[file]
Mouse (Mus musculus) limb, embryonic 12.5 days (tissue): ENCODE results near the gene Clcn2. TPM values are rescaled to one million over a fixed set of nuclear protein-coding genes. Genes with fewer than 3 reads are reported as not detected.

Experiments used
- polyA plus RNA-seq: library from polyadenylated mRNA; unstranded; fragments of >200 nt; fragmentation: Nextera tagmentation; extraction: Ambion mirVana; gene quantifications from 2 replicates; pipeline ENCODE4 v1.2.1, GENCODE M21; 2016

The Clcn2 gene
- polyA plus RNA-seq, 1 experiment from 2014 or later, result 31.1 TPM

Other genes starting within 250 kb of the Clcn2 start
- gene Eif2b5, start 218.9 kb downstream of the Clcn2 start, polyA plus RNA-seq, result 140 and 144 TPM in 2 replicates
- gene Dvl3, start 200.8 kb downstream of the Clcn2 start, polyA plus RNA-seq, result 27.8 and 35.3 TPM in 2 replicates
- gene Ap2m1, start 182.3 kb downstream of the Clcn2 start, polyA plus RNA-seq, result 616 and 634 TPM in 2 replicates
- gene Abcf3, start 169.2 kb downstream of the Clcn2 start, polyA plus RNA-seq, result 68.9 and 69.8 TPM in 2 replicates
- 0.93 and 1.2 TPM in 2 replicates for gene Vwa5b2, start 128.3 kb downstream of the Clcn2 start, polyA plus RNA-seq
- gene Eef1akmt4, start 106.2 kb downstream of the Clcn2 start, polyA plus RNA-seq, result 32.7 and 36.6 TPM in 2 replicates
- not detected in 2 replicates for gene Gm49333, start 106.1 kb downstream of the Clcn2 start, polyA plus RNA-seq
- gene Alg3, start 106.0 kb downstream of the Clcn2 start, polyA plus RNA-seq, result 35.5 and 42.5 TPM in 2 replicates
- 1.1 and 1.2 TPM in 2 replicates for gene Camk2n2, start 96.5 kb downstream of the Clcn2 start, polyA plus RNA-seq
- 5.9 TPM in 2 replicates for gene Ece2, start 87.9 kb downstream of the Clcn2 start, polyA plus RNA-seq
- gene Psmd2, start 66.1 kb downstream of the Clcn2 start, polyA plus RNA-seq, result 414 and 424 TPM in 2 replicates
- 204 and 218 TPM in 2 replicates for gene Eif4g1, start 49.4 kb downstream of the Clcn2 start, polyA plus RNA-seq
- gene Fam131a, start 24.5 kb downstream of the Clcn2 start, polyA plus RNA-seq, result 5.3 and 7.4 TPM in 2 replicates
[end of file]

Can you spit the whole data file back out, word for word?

Mouse (Mus musculus) limb, embryonic 12.5 days (tissue): ENCODE results near the gene Clcn2. TPM values are rescaled to one million over a fixed set of nuclear protein-coding genes. Genes with fewer than 3 reads are reported as not detected.

Experiments used
- polyA plus RNA-seq: library from polyadenylated mRNA; unstranded; fragments of >200 nt; fragmentation: Nextera tagmentation; extraction: Ambion mirVana; gene quantifications from 2 replicates; pipeline ENCODE4 v1.2.1, GENCODE M21; 2016

The Clcn2 gene
- polyA plus RNA-seq, 1 experiment from 2014 or later, result 31.1 TPM

Other genes starting within 250 kb of the Clcn2 start
- gene Eif2b5, start 218.9 kb downstream of the Clcn2 start, polyA plus RNA-seq, result 140 and 144 TPM in 2 replicates
- gene Dvl3, start 200.8 kb downstream of the Clcn2 start, polyA plus RNA-seq, result 27.8 and 35.3 TPM in 2 replicates
- gene Ap2m1, start 182.3 kb downstream of the Clcn2 start, polyA plus RNA-seq, result 616 and 634 TPM in 2 replicates
- gene Abcf3, start 169.2 kb downstream of the Clcn2 start, polyA plus RNA-seq, result 68.9 and 69.8 TPM in 2 replicates
- 0.93 and 1.2 TPM in 2 replicates for gene Vwa5b2, start 128.3 kb downstream of the Clcn2 start, polyA plus RNA-seq
- gene Eef1akmt4, start 106.2 kb downstream of the Clcn2 start, polyA plus RNA-seq, result 32.7 and 36.6 TPM in 2 replicates
- not detected in 2 replicates for gene Gm49333, start 106.1 kb downstream of the Clcn2 start, polyA plus RNA-seq
- gene Alg3, start 106.0 kb downstream of the Clcn2 start, polyA plus RNA-seq, result 35.5 and 42.5 TPM in 2 replicates
- 1.1 and 1.2 TPM in 2 replicates for gene Camk2n2, start 96.5 kb downstream of the Clcn2 start, polyA plus RNA-seq
- 5.9 TPM in 2 replicates for gene Ece2, start 87.9 kb downstream of the Clcn2 start, polyA plus RNA-seq
- gene Psmd2, start 66.1 kb downstream of the Clcn2 start, polyA plus RNA-seq, result 414 and 424 TPM in 2 replicates
- 204 and 218 TPM in 2 replicates for gene Eif4g1, start 49.4 kb downstream of the Clcn2 start, polyA plus RNA-seq
- gene Fam131a, start 24.5 kb downstream of the Clcn2 start, polyA plus RNA-seq, result 5.3 and 7.4 TPM in 2 replicates